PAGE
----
Creating SCSM Incidents from OMS Alerts using Azure Automation – Part 1

There has been some great announcements recently for OMS Alerts in Public Preview (http://blogs.technet.com/b/momteam/archive/2015/12/02/announcing-the-oms-alerting-public-preview.aspx) and Webhooks support for Hybrid Worker Runbooks (https://azure.microsoft.com/en-us/updates/hybrid-worker-runbooks-support-webhooks/). This opens up for some scenarios I have been thinking about.

This 2-part blog will show how you can create a new Service Manager Incident from an Azure Automation Runbook using a Hybrid Worker Group, and with OMS Alerts search for a condition and generate an alert which triggers this Azure Automation Runbook for creating an Incident in Service Manager via a Webhook and some contextual data for the Alert.

This is the first part of this blog post, so I will start by preparing the Service Manager environment, creating the Azure Automation Runbook, and testing the Incident creation via the Hybrid Worker.

Prepare the Service Manager Environment

First I want to prepare my Service Manager Environment for the Incident creation via Azure Automation PowerShell Runbooks. I decided to create a new Incident Source Enumeration for ‘Operations Management Suite’, and also to create a new account with permissions to create incidents in Service Manager to be used in the Runbooks.

To create the Source I edited the Library List for Incident Source like this:

To make it easier to refer to this Enumeration Value in PowerShell scripts, I define my own ID in the corresponding Management Pack XML:

And specifying the DisplayString for the ElementID for the Languages I want:

The next step is to prepare the account for the Runbook. As Azure Automation Runbooks on Hybrid Workers will run as Local System, I need to be able to run my commands as an account with permissions to Service Manager and to create Incidents.

I elected to create a new local Active Directory account, and give that account permission to my Service Manager Management Server.

With the new account created, I added it to the Remote Management Users local group on the Service Manager Management Server:

Next I added this account to the Advanced Operators Role Group in Service Manager:

Adding the account to the Advanced Operators group is more permission than I need for this scenario, but will make me able to use the same account for other work item scenarios in the future.

With the Service Manager Enviroment prepared, I can go to the next step which is the PowerShell Runbook in Azure Automation.

Create an Azure Automation Runbook for creating SCSM Incidents

I created a new PowerShell Script based Runbook in Azure Automation for Creating Incidents. This Runbook are using a Credential Asset to run Remote PowerShell session commands to my Service Manager Management Server. The Credential Asset is the local Active Directory Account I created in the previous step:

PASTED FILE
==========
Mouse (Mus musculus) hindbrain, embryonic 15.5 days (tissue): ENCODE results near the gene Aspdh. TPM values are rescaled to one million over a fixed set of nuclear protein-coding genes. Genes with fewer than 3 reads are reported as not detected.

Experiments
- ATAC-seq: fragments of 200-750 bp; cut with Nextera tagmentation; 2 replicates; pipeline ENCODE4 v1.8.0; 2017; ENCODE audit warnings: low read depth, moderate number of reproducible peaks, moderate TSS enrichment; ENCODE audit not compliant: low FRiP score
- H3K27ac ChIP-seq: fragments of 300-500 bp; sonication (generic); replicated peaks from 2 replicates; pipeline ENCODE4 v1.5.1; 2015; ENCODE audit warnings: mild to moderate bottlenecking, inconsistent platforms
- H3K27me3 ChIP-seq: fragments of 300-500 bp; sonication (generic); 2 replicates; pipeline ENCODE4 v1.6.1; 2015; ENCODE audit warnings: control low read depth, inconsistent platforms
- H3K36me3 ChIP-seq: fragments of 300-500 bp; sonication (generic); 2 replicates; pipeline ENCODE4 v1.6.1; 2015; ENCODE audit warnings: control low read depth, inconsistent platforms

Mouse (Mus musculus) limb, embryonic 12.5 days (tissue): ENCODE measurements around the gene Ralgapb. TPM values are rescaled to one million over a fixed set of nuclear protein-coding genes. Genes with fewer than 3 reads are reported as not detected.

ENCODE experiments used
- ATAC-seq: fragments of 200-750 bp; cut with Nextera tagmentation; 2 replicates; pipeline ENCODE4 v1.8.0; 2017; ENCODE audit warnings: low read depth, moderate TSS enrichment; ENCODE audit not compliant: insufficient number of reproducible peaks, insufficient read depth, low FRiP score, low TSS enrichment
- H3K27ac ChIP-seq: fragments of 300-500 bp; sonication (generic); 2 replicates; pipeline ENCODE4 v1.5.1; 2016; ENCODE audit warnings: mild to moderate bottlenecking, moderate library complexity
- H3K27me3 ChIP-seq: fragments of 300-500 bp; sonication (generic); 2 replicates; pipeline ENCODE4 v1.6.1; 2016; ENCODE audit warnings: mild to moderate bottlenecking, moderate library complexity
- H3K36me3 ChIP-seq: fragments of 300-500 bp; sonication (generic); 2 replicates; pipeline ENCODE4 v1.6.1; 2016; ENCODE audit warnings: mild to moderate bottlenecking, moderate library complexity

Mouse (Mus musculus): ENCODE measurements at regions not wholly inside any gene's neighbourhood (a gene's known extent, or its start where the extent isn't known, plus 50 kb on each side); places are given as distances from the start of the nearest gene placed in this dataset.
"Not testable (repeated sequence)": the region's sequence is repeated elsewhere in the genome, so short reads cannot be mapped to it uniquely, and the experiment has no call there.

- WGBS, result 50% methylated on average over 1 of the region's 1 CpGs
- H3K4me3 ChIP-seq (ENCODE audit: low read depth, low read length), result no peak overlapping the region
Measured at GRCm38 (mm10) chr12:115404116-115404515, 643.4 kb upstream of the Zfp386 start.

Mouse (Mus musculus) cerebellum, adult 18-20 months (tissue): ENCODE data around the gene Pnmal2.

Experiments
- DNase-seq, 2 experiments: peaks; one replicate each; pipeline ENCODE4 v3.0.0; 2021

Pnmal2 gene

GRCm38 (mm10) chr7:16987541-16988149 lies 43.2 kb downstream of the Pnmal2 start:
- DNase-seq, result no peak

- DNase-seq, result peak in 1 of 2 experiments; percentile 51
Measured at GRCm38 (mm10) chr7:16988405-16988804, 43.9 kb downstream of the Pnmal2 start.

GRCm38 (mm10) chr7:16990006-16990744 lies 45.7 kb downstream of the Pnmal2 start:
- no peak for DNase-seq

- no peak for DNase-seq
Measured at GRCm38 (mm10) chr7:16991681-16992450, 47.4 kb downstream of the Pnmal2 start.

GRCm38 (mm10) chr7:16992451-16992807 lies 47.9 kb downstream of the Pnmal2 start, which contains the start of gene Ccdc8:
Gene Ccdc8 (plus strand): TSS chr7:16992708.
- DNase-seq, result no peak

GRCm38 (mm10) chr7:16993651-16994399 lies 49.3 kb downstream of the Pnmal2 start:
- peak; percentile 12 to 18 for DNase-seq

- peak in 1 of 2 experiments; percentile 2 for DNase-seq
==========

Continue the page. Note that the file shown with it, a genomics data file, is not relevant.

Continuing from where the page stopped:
I also have created a variable for the SCSM Management Server Name to be used in the Runbook.

The PowerShell Runbook can then be created in Azure Automation, using my Automation Assets, and connecting to Service Manager for creating a new Incident as specified:

The complete PowerShell Runbook is show below:

# Setting Generic Incident Title and Description
$incident_title = Azure Automation Generated Alert
$incident_desc = This Incident is generated from an Azure Automation Runbook via Hybrid Worker

# Getting Assets for SCSM Management Server Name and Credentials
$scsm_mgmtserver = Get-AutomationVariable -Name SCSMServerName
$credential = Get-AutomationPSCredential -Name SCSMAASvcAccount

# Create Remote Session to SCSM Management Server
#
(Specified credential must be in Remote Management Users local group and SCSM operator)
$session = New-PSSession -ComputerName $scsm_mgmtserver -Credential $credential

# Import module for Service Manager PowerShell CmdLets
$SMDIR = Invoke-Command -ScriptBlock {(Get-ItemProperty hklm:/software/microsoft/System Center/2010/Service Manager/Setup).InstallDirectory} -Session $session
Invoke-Command -ScriptBlock { param($SMDIR) Set-Location -Path $SMDIR } -Args $SMDIR -Session $session
Import-Module .\Powershell\System.Center.Service.Manager.psd1 -PSSession $session

# Create Incident
Invoke-Command -ScriptBlock { param ($incident_title, $incident_desc)

# Get Incident Class
$IncidentClass = Get-SCSMClass -Name System.WorkItem.Incident

# Get Prefix for Incident IDs
$IncidentPrefix = (Get-SCSMClassInstance -Class (Get-SCSMClass -Name System.WorkItem.Incident.GeneralSetting)).PrefixForId

# Set Incident Properties
$Property = @{Id=$IncidentPrefix{0}
Title
= $incident_title
Description
= $incident_desc
Urgency
= System.WorkItem.TroubleTicket.UrgencyEnum.Medium
Source
= SkillSCSM.IncidentSourceEnum.OMS
Impact
= System.WorkItem.TroubleTicket.ImpactEnum.Medium
Status
= IncidentStatusEnum.Active
}

# Create the Incident
New-SCSMClassInstance -Class $IncidentClass -Property $Property -PassThru

} -Args $incident_title, $incident_desc -Session $session

Remove-PSSession $session
The script should be pretty straightforward to interpret. The most important part is that it would require to be run on a Hybrid Worker Group with Servers that can connect via PowerShell Remote to the specified Service Manager Management Server. The Incident that will be created are using a few variables for incident title and description (these will be updated for contextual data from OMS Alerts in part 2), and some fixed data for Urgency, Impact and Status, along with my custom Source for Operations Management Suite (ref. the Enumeration Value created in the first step).

After publishing this Runbook I’m ready to run it with a Hybrid Worker.

Testing the PowerShell Runbook with a Hybrid Worker

Now I can run my Azure Automation PowerShell Runbook. I select to run it on my previously defined Hybrid Worker Group.

The Runbook is successfully completed, and the output is showing the new incident details:

I can also see the Incident created in Service Manager:

That concludes this first part of this blog post. Stay tuned for how to create an OMS Alert and trigger this Runbook in part 2!